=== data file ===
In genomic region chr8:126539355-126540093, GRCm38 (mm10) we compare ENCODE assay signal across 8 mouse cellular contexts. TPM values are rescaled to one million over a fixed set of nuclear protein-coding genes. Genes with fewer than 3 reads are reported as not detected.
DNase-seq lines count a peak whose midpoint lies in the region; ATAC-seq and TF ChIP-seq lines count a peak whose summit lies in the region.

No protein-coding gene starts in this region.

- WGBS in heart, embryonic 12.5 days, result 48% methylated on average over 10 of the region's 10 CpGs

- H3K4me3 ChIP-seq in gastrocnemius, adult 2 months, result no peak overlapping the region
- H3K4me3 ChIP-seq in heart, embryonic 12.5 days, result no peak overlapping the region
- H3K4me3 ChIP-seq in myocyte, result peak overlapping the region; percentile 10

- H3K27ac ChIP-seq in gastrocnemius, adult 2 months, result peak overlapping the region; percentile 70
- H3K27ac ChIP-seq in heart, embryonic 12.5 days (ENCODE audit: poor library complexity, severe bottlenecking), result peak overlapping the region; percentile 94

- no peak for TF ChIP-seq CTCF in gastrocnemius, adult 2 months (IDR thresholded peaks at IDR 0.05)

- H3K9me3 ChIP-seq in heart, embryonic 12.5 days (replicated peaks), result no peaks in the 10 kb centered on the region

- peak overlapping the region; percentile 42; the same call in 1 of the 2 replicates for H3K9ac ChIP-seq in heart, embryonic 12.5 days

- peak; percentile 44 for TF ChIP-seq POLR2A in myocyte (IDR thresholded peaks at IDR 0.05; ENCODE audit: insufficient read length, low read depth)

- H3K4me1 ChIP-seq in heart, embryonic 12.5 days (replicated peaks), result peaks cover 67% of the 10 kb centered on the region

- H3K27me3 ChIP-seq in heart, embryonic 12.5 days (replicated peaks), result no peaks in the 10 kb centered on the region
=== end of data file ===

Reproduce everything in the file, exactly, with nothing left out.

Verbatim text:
In genomic region chr8:126539355-126540093, GRCm38 (mm10) we compare ENCODE assay signal across 8 mouse cellular contexts. TPM values are rescaled to one million over a fixed set of nuclear protein-coding genes. Genes with fewer than 3 reads are reported as not detected.
DNase-seq lines count a peak whose midpoint lies in the region; ATAC-seq and TF ChIP-seq lines count a peak whose summit lies in the region.

No protein-coding gene starts in this region.

- WGBS in heart, embryonic 12.5 days, result 48% methylated on average over 10 of the region's 10 CpGs

- H3K4me3 ChIP-seq in gastrocnemius, adult 2 months, result no peak overlapping the region
- H3K4me3 ChIP-seq in heart, embryonic 12.5 days, result no peak overlapping the region
- H3K4me3 ChIP-seq in myocyte, result peak overlapping the region; percentile 10

- H3K27ac ChIP-seq in gastrocnemius, adult 2 months, result peak overlapping the region; percentile 70
- H3K27ac ChIP-seq in heart, embryonic 12.5 days (ENCODE audit: poor library complexity, severe bottlenecking), result peak overlapping the region; percentile 94

- no peak for TF ChIP-seq CTCF in gastrocnemius, adult 2 months (IDR thresholded peaks at IDR 0.05)

- H3K9me3 ChIP-seq in heart, embryonic 12.5 days (replicated peaks), result no peaks in the 10 kb centered on the region

- peak overlapping the region; percentile 42; the same call in 1 of the 2 replicates for H3K9ac ChIP-seq in heart, embryonic 12.5 days

- peak; percentile 44 for TF ChIP-seq POLR2A in myocyte (IDR thresholded peaks at IDR 0.05; ENCODE audit: insufficient read length, low read depth)

- H3K4me1 ChIP-seq in heart, embryonic 12.5 days (replicated peaks), result peaks cover 67% of the 10 kb centered on the region

- H3K27me3 ChIP-seq in heart, embryonic 12.5 days (replicated peaks), result no peaks in the 10 kb centered on the region